World of Whiskey

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Story by Dave Eckert…. Instagram @eatsanddrinkswithdave

In the middle of winter, on a dark, cold night, a dram of whiskey is often just what the doctor ordered. So, when publisher Renée Demott suggested I write an article on the different styles of whiskey and how Kansas City’s distilleries fit into the picture, I leapt at the opportunity. Before I get into K.C.’s whiskey contributions, I thought it might be helpful to give a brief definition whiskey in general along with the four main expressions of whiskey.

Whisky or Whiskey

Whisky or Whiskey, depending on whether you’re talking about Scotch or Irish, is a distilled alcoholic beverage made from fermented grain mash. Various grains are used for different varieties, including barley, corn, rye, and wheat, and those grains can be malted (Scotch) or largely unmalted (Irish). Whisky/Whiskey is typically aged in wooden casks that are made of charred white oak.

Scotch Whisky

Scotch Whisky, often referred to simply as Scotch, is a whisky produced in Scotland using malted barley. Scotch whisky is divided into five distinct categories: single malt Scotch whisky, single grain Scotch whisky, blended malt Scotch whiskey, blended grain Scotch whisky, and blended Scotch whisky, All Scotch whisky must be aged in oak barrels for at least three years.

Irish Whiskey

Irish Whiskey is a product made entirely in Ireland from barley. Irish Whiskey largely uses unmalted barley and includes examples that are both blended and single malts. Irish Whiskey is typically triple-distilled, where Scotch is often distilled only twice, leading many drinkers to conclude that Irish Whiskey is smoother and more accessible.

Bourbon Whiskey

Bourbon Whiskey is an American Whiskey that is barrel-aged and made primarily (minimum of 51%) from corn. Bourbon must be distilled to no more than 160 (U.S.) proof (80% alcohol by volume). It must be aged in new, charred oak barrels. Bourbon may not be introduced to the barrel at higher than 125 proof (62.5% alcohol by volume). It is a misnomer that Bourbon can be, and is, produced only in Kentucky as it can be produced anywhere in the U.S. if the laws covering its production are followed.

American Rye Whiskey

American Rye Whiskey is, by law, made from a mash of at least 51% rye. Other grains are usually comprised of corn and malted barley. Rye is distilled to no more than 160 U.S. proof (80% ABV). It is aged in charred, new oak barrels, and must be put in the barrels at no more than 125 proof (62.5% ABV). Rye Whiskey that has been aged for at least two years and that has not been blended with other spirits can be labeled “Straight Rye Whiskey.”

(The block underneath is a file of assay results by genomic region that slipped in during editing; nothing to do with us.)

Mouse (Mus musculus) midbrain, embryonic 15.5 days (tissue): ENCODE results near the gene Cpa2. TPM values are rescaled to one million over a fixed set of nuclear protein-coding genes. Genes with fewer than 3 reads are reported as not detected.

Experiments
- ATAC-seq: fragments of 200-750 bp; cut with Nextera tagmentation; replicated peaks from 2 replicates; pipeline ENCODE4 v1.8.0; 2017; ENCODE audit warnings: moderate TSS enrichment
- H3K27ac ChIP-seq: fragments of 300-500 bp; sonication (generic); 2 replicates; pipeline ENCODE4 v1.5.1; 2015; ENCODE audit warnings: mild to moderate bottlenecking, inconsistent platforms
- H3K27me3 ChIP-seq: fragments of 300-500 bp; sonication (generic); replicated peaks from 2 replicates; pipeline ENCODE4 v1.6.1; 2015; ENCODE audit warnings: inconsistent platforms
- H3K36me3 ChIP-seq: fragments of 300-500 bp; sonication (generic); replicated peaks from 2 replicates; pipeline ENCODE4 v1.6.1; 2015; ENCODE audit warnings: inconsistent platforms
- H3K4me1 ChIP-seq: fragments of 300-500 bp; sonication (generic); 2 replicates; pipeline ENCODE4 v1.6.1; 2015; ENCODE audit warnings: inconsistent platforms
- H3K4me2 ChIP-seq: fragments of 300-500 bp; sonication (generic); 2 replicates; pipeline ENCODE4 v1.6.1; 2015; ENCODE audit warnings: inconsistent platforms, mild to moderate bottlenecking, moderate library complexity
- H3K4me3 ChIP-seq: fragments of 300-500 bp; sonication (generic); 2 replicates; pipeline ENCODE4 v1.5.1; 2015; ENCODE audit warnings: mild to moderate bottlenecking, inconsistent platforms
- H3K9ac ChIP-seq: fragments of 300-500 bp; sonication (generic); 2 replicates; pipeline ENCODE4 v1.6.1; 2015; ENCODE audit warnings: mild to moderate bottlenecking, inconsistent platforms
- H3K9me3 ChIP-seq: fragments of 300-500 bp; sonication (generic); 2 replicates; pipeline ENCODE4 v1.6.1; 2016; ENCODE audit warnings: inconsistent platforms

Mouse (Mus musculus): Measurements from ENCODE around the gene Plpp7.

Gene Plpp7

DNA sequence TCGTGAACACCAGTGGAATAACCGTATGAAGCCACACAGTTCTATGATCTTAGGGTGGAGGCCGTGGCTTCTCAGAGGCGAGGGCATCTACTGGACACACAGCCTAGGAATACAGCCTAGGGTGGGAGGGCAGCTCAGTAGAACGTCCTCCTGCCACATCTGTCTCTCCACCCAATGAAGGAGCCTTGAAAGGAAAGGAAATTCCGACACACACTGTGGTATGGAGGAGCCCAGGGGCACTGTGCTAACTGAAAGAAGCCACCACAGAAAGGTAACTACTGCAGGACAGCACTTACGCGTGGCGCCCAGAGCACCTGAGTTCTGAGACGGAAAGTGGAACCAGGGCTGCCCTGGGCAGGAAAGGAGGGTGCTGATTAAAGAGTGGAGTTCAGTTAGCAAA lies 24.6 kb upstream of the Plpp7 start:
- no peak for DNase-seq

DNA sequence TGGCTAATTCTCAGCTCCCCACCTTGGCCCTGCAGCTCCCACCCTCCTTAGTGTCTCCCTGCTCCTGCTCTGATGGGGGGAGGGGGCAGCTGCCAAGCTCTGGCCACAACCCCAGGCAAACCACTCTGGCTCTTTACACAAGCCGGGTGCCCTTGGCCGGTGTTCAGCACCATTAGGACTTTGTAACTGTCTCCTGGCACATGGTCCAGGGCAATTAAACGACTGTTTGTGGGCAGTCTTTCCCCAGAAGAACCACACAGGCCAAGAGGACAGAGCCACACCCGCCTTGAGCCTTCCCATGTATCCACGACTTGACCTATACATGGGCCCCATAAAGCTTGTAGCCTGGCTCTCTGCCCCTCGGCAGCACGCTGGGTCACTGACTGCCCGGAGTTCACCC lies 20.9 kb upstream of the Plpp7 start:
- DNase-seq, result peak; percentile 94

For insight into where Kansas City fits into this world of whiskey, I turned to Kevin Fossland, a spirits expert who has organized a group representing Kansas City’s spirits community called The Spirits of KC. “The goal is to promote local spirits to area restaurants and bars, and then, obviously, to consumers. We held a media tasting and were getting ready to organize some public events when the pandemic hit and everything shut down,” Fossland recalled.

I had the good fortune of attending the media tasting Fossland put on. There, I had the opportunity to taste the products of more than a half dozen local distilleries side by side. That tasting confirmed what I had suspected, and what Fossland also believes – that the metro’s distilleries offer high- quality whiskeys in a wide range of styles and expressions. 

Fossland specifically points to the signature Kansas City Whiskey that J. Rieger has created by adding Oloroso Sherry to the blend, the Irish Whiskey from Restless Spirts in homage to the owner’s heritage, a unique wheat whiskey utilizing Kansas’ famed grain, and Bourbons and Rye Whiskeys from Union Horse, S.D. Strong, Holladay, Tom’s Town, and others. The real winners in that diversity, Fossland says, are consumers. “I think Rieger is going to be the frontrunner because they’ve got the Kansas City designation, but all of the distilleries have unique stories and products. It’s just a matter of the market getting to know them better,” Fossland said.

Of course, losing a huge chunk of their market with bars and restaurants closing or at least curtailing their operations has been difficult for local distilleries, but Fossland is hoping for a resurgence in 2021 along with a new-found awareness of the quantity and quality of local whiskey choices. “You have all of these different styles and expressions that I think we’re getting to the point where we should embrace that and realize that not everything has to taste like a Kentucky Bourbon or a Scotch or Irish Whiskey. Why not get to the point of let’s experiment-let’s get out there!” Fossland exclaimed.

Time for that dram! Cheers!

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